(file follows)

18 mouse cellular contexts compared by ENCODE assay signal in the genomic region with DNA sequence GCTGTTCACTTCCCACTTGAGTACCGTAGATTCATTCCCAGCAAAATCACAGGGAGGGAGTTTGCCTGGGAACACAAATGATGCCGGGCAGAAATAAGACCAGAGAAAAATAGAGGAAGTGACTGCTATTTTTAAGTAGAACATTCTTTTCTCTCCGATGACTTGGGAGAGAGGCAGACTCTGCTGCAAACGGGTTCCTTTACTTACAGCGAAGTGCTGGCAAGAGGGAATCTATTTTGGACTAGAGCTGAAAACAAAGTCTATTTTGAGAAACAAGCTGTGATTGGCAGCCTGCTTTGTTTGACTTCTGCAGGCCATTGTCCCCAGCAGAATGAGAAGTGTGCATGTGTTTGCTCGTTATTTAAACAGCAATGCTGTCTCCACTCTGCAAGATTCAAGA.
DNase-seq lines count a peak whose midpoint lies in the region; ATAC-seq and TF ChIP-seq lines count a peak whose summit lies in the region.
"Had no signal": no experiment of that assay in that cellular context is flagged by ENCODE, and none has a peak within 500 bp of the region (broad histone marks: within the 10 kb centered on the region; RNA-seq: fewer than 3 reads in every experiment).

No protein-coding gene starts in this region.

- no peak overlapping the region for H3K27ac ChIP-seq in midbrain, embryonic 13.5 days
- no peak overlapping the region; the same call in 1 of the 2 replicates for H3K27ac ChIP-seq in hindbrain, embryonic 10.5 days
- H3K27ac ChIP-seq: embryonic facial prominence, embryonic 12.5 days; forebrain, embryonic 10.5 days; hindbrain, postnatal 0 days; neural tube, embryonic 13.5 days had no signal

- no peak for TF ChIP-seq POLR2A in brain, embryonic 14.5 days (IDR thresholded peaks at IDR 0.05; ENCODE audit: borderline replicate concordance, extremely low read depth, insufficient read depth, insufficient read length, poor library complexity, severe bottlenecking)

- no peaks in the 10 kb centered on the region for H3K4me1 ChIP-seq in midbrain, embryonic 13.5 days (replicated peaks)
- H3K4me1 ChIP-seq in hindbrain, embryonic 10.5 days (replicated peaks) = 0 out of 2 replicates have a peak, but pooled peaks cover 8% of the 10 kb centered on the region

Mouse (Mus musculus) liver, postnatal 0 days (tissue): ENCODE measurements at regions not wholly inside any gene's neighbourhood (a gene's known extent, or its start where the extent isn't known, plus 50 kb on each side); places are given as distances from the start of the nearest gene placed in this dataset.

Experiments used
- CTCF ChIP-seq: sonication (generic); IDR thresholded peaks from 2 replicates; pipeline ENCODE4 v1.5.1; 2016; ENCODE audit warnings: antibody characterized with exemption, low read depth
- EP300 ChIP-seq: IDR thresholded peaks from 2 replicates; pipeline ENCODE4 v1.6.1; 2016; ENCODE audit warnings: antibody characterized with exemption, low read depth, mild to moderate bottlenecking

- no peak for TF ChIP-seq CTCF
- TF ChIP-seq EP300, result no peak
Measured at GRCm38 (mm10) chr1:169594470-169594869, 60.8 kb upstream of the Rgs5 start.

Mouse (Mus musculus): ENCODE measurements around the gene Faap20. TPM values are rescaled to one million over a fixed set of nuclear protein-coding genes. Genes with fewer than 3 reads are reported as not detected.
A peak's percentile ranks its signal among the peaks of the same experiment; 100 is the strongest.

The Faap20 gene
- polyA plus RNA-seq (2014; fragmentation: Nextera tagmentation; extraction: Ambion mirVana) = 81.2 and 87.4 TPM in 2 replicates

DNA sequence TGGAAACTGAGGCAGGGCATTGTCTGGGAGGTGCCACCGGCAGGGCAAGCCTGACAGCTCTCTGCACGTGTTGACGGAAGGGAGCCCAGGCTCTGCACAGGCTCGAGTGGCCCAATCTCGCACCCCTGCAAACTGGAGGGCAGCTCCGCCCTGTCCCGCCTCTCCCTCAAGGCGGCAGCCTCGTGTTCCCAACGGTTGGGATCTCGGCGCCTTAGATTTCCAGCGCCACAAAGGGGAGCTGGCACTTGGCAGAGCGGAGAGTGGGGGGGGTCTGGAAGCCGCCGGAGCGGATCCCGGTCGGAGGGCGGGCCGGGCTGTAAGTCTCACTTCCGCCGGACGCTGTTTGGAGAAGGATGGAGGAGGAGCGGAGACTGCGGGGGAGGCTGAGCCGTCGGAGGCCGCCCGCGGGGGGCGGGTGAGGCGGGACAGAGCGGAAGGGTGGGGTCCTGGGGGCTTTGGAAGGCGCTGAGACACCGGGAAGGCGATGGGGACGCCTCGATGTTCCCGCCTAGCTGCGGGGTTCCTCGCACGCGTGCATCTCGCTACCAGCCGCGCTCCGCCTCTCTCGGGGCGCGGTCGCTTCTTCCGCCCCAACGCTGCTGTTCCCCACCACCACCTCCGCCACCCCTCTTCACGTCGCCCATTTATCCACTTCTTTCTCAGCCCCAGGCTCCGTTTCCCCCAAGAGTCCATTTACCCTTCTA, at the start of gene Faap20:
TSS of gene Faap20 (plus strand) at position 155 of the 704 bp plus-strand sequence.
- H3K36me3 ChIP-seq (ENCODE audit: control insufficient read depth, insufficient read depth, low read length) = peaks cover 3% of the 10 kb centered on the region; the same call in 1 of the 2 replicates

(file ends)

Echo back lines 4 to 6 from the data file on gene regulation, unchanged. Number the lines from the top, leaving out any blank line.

No protein-coding gene starts in this region.

- no peak overlapping the region for H3K27ac ChIP-seq in midbrain, embryonic 13.5 days
- no peak overlapping the region; the same call in 1 of the 2 replicates for H3K27ac ChIP-seq in hindbrain, embryonic 10.5 days